Surveys reveal Xe Sap NPA supports Annamite endemic biodiversity



Posted on 02 July 2012  | 
Biodiversity surveys of Xe Sap NPA, southern Laos, the first intensive surveys within the protected area since the late 1990s, have revealed that the site supports a characteristic suite of Greater Annamite endemic birds and plants. A large population of the conifer Pinus dalatensis (IUCN classified as Data Deficient) which dominates hill evergreen forest in large sections of western Xe Sap NPA above 1,000-masl was recorded. This restricted range Annamite endemic species was previously only known from central and southern Vietnam and one other site in Laos (Phou Ak in Nakai Nam Theun NPA).

A number of encounters with Chestnut-eared Laughingthrush Garrulax konkakinhensis and Black-crowned Barwing Actinodura sodangorum, two globally threatened endemic birds previously believed to be restricted to central Vietnam, suggest that Xe Sap NPA may support the largest global populations of these species. The globally threatened Impressed Tortoise Manouria impressa, typical of montane forest throughout south-east Asia, was also recorded and Xe Sap may be globally significant for this species.

Researchers from the University of Copenhagen have recently demonstrated that Annamite forest leeches can be used to detect mammals living in tropical forests by analyzing the genetic make up of the blood inside the leeches. In May 2012 the CarBi project held a 4-day training workshop for Hue and Quang Nam forest guards (40 forest guards and team leaders) in Vietnam on how to collect leeches during law enforcement patros.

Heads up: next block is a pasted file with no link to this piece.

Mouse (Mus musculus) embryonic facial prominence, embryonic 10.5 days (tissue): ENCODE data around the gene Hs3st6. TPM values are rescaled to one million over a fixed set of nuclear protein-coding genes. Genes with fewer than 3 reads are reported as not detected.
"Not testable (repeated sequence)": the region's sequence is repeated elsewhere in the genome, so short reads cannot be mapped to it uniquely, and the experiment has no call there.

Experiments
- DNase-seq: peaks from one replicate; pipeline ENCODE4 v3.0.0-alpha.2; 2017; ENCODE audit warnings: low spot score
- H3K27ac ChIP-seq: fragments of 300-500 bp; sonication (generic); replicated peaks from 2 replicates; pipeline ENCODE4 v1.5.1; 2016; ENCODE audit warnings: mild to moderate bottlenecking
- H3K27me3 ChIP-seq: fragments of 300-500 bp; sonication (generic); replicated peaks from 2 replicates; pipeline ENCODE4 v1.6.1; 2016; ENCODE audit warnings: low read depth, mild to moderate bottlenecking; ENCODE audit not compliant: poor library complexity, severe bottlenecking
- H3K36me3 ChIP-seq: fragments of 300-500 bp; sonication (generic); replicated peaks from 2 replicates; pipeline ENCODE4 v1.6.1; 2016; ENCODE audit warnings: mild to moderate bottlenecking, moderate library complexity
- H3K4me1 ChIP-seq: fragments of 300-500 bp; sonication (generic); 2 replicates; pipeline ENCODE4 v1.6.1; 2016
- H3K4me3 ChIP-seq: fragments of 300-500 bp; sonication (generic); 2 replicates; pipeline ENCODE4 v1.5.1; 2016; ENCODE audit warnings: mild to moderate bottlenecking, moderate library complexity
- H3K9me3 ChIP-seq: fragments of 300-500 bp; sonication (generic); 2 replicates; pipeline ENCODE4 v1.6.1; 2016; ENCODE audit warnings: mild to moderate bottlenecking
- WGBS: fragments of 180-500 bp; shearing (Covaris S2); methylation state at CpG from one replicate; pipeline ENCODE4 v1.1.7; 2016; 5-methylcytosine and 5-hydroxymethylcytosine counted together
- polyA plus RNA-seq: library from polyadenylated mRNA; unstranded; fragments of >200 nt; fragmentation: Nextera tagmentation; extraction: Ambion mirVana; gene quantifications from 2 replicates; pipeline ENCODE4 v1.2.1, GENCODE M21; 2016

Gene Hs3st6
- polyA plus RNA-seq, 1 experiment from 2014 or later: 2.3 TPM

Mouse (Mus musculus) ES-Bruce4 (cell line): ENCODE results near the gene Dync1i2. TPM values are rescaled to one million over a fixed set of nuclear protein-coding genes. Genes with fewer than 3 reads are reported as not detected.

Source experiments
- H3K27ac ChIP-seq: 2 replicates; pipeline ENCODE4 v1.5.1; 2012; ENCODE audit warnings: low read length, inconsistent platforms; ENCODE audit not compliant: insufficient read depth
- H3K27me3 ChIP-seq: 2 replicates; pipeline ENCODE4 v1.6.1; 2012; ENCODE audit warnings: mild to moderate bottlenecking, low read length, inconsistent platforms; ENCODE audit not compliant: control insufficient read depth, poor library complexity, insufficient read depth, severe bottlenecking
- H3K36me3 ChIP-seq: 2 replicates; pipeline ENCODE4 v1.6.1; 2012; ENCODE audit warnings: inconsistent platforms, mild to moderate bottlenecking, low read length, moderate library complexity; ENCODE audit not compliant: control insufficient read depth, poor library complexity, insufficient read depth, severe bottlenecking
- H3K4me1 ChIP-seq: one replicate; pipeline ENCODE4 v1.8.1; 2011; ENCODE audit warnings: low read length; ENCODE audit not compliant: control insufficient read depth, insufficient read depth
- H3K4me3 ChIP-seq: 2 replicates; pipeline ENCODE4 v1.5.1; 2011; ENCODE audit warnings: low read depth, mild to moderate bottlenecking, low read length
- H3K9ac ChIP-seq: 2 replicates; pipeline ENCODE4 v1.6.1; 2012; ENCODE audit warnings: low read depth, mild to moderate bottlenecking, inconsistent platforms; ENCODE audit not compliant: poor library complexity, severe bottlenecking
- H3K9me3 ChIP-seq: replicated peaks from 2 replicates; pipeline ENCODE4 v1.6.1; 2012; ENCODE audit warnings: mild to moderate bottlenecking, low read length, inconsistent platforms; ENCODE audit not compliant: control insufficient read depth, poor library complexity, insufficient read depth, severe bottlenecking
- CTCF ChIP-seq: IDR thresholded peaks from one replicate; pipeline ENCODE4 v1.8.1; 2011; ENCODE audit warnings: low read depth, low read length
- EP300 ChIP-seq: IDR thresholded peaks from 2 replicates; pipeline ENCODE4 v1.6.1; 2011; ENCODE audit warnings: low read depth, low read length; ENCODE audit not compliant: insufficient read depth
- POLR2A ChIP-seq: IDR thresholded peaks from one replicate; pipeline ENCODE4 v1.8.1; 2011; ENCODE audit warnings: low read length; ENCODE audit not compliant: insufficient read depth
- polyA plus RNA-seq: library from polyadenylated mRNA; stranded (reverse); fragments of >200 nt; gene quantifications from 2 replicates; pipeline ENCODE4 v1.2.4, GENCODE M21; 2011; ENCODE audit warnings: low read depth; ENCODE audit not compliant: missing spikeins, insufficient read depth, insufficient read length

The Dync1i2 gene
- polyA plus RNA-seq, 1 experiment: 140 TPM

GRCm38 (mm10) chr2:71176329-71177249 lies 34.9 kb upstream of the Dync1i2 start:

The CarBi project is now organizing landscape-wide collection of leeches from suitable forest habitat in the Hue and Quang Nam Saola Reserves (Vietnam) and in Xe Sap NPA (Laos). In May two members of the IUCN Saola Working Group, visited eastern Xe Sap NPA and collected more than 600 leeches. Both felt that the relatively undisturbed forests of eastern Kaleum district are suitable for the elusive Saola and hope that the species’ unique genetic fingerprint will be in some of the collected leeches.

Collected leeches will be sent, in August, to the University of Copenhagen, Denmark for genetic analysis that will paint a picture of the mammal community in this unique part of the world. It is hoped that this work will also help to detect the critically endangered Saola and thus influence protected area management and law enforcement activities by the CarBi project and its government partners.

Collecting leeches in protected areas in order to try and understand the status of Saola and other endangered mammal species within the landscape, is now acknowledged as a potential strategy for detecting the presence of species which would previously be extremely difficult to prove, said Mr. Fanie Bekker, the Trans Boundary Director for CarBi.

According to Bekker, alternative solutions had to be found to ensure that cost-effective and scientifically robust technology is applied to detect rare animals in this extremely challenging environment. It is believed that this progressive partnership between the scientists and WWF’s CarBi Programme, will provide robust evidence that Saola is still present in CarBi’s project areas said Dr Thomas Gray of WWF’s regional conservation programme.



Chestnut-eared Laughing thrush
Chestnut-eared Laughing thrush
© Harno Stamm Enlarge
By preserving forest and promoting sustainable livelihoods, the project will ultimately secure the future for some of the region's most unique and endangered species, like the Saola. © WWF Greater Mekong
© David Hulse / WWF-Canon Enlarge

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